Futures depend on markets

Staff writer

The two top factors influencing 2013 crop markets will be the weather and potential for rebound in demand, which diminished last year with high prices, which were driven by the drought, Daniel O’Brien told growers at the Agriculture Information Meeting in Marion.

“It all depends on what the market does,” the Kansas State University grain expert said. “If we continue to have a high demand, then we’ll have to produce enough to meet it. If that changes, though, who knows what we could see as far as prices are concerned. The projection just shows the expectation for the market. If the demand varies, you could see different results.”

O’Brien said growers can start to see prices dropping in 2013, but said that could change if the demand or supply shifts from the expected projections. Using graphs and charts, O’Brien showed area crop farmers how the market right now is unpredictable, and suggests that growers to either wait to sell their crops until there was some more insurance or to divide the equity that they have.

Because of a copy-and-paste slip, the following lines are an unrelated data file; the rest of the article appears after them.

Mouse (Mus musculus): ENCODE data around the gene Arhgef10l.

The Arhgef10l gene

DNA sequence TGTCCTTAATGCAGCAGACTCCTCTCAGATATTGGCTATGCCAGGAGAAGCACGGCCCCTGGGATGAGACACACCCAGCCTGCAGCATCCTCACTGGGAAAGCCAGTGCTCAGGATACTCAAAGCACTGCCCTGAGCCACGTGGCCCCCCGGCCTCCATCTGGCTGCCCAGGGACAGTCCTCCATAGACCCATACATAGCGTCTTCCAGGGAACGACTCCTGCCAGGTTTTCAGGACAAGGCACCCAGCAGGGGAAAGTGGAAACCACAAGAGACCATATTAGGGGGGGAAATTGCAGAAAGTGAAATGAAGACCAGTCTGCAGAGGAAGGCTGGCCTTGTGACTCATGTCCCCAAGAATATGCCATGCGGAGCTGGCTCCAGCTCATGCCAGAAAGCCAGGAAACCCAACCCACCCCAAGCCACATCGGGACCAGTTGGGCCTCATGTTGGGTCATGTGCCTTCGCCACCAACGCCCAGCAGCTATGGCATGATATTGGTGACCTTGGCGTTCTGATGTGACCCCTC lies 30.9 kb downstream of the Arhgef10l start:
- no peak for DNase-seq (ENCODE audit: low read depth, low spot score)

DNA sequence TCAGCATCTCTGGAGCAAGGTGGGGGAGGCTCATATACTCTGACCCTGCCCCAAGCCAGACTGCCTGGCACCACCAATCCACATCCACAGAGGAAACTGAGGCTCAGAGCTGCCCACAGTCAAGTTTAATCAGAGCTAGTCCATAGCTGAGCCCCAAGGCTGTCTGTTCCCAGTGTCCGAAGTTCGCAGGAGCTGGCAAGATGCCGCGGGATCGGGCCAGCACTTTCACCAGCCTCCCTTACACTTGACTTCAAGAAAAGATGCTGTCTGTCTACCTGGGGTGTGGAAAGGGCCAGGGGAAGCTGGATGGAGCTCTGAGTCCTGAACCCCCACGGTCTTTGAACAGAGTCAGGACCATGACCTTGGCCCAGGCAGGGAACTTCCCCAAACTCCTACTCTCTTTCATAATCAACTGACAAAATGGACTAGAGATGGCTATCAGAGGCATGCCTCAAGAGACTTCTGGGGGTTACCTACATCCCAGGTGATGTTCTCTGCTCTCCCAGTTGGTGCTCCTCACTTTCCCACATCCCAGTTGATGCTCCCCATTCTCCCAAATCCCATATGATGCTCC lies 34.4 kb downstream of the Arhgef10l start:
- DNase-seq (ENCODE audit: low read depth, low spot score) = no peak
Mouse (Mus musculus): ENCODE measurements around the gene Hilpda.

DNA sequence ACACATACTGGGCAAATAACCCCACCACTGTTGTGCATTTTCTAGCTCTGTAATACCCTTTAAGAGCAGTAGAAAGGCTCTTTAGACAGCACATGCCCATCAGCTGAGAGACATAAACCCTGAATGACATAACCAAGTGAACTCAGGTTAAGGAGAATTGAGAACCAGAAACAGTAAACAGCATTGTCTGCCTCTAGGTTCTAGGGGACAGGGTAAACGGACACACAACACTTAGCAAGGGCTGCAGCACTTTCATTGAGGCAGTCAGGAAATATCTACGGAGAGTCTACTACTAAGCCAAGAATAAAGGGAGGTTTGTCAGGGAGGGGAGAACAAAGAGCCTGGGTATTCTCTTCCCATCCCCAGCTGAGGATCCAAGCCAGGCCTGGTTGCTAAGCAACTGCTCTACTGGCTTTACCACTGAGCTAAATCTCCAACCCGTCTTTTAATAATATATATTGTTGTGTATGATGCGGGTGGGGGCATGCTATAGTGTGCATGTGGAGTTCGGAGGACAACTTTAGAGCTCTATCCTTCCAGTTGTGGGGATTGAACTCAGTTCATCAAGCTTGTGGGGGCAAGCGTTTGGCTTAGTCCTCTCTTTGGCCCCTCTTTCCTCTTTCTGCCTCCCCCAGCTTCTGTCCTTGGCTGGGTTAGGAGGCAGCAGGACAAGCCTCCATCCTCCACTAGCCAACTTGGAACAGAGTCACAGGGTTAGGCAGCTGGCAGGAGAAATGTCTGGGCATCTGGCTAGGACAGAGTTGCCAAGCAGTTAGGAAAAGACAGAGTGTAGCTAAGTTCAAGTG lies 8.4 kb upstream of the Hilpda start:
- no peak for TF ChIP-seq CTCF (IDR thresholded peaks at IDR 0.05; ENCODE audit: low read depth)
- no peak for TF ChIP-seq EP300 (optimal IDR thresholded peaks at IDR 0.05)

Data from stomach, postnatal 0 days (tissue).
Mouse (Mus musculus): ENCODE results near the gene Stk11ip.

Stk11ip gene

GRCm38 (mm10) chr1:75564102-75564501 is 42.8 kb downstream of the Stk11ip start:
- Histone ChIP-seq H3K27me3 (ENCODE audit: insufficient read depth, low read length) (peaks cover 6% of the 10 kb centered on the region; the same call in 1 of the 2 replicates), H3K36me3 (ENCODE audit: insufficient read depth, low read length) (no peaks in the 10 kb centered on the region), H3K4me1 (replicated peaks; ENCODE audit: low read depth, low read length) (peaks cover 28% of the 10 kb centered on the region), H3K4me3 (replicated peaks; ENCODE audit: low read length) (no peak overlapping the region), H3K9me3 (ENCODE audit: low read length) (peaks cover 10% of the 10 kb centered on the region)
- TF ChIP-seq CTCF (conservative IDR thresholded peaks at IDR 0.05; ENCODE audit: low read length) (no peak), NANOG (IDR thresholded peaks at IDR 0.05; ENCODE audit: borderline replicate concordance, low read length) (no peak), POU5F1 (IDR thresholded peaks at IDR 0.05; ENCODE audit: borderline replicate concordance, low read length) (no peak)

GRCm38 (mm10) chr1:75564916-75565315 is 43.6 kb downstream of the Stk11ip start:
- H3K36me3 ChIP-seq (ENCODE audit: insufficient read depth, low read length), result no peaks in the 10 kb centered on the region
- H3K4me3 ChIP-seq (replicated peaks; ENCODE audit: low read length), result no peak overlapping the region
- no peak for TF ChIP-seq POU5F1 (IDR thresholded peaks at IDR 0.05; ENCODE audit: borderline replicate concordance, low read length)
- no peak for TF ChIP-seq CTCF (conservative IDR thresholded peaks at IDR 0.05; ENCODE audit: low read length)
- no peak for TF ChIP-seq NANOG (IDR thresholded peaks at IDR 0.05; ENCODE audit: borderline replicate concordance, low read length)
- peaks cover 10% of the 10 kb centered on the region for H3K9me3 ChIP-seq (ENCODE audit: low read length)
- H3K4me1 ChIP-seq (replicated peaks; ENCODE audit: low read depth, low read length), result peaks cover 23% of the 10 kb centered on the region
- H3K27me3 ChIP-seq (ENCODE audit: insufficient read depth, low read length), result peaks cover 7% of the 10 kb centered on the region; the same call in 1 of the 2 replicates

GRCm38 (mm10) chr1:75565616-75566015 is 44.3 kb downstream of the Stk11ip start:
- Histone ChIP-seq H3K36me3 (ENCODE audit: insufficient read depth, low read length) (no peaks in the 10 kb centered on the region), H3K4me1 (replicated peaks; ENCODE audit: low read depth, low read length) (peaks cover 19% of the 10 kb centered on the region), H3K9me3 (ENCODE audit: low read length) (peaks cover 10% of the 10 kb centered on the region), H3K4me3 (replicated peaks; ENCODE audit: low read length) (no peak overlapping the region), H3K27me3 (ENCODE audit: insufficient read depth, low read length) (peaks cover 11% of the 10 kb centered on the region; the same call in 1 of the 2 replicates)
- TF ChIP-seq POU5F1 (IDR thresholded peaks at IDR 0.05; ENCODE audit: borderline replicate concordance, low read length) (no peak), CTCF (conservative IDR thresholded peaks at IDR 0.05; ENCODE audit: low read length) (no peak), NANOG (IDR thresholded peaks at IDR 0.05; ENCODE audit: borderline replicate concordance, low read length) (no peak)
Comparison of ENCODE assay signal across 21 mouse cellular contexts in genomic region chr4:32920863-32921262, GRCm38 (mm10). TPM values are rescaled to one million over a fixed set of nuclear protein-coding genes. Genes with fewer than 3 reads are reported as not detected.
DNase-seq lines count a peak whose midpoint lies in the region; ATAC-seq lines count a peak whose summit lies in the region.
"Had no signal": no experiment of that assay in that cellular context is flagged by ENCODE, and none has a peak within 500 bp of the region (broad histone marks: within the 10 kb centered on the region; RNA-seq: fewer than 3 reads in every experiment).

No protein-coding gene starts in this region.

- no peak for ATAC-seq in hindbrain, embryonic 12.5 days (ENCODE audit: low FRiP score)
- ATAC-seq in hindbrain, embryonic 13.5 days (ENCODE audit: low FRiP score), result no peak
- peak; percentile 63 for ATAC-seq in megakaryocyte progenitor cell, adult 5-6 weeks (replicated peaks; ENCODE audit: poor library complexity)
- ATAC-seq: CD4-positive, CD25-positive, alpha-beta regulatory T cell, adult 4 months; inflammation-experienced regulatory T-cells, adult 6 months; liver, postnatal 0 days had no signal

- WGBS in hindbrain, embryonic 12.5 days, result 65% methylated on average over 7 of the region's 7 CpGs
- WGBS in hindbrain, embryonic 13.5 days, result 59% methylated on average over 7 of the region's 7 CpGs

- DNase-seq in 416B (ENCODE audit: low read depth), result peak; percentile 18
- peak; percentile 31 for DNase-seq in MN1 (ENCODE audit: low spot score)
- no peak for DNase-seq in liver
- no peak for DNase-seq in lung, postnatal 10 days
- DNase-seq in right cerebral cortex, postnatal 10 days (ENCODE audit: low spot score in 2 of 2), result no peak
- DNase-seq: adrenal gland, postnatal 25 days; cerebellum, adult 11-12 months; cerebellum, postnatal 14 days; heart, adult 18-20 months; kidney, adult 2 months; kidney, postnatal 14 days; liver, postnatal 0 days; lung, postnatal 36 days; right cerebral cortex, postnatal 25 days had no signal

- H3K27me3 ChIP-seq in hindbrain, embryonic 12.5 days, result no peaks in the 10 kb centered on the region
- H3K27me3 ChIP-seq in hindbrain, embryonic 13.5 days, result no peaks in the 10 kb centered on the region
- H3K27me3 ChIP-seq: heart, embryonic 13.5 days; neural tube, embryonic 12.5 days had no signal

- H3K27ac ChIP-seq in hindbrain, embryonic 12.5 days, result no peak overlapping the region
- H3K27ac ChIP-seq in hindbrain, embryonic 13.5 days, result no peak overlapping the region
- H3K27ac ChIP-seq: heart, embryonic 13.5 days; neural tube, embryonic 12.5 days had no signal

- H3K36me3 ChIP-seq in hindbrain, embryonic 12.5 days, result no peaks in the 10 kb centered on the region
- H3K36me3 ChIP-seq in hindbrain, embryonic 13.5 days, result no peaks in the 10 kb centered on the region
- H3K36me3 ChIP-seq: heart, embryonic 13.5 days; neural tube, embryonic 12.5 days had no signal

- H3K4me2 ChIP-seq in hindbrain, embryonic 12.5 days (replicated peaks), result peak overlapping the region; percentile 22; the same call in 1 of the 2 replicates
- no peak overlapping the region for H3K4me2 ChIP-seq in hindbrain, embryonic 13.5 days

“Don’t count all of your chickens before they hatch,” he said. “Sell some of your crops now if you can, but also hold some back and sell in a couple months when we might have a better idea what the futures look like down the road.”

He said a lot still depends on how much wind and dry wind the area receives in the next coming months.

“We had some good moisture,” he said. “But it might not be enough if we have an especially dry season again this year.”

But that’s not all farmers have to watch out for. O’Brien said farmers should expect to see more global competition — and that growers should pay attention to what is happening to the crops in other countries, like Brazil and Australia. On a related note, he said if projection holds out for this year, Brazil will surpass the U.S. in soybean production and become the No. 1 soybean producer in the world.

“If other countries have a poor yield, then the prices are going to reflect that,” he said. “We’re not just dealing locally. We have to look on a global scale as well.”

Crop futures

Wheat currently sits at $7.40, as of the close of the day on Monday. Corn futures sit at $7.11 and soybeans at $14.79 for the May market.

 

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